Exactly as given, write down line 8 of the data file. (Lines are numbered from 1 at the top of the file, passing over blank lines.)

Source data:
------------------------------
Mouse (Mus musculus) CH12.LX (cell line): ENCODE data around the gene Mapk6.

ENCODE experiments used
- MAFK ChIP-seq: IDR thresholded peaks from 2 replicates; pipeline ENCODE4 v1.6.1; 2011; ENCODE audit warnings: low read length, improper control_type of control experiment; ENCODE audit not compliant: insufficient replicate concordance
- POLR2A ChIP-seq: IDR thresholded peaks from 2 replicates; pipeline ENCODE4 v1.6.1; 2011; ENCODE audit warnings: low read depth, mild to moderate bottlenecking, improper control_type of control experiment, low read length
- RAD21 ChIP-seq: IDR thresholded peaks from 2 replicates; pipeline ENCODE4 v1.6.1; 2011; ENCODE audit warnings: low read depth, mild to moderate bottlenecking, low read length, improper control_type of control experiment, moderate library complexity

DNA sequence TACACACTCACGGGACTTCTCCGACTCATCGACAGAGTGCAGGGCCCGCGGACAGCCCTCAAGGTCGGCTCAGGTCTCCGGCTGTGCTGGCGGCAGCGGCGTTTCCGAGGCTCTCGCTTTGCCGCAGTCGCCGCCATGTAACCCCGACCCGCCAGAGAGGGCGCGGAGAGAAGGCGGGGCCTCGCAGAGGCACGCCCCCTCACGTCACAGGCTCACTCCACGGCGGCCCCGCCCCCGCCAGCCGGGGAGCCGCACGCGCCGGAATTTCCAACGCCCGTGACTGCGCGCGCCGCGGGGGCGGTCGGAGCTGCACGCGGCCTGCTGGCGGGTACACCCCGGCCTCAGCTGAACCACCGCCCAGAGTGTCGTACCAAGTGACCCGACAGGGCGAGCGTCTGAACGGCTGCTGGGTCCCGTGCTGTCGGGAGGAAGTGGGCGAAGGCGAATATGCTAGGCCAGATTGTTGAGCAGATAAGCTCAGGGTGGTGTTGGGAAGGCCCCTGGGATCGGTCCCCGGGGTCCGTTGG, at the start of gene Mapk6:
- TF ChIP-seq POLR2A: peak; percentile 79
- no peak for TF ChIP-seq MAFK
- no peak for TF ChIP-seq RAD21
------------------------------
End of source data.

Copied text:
- no peak for TF ChIP-seq MAFK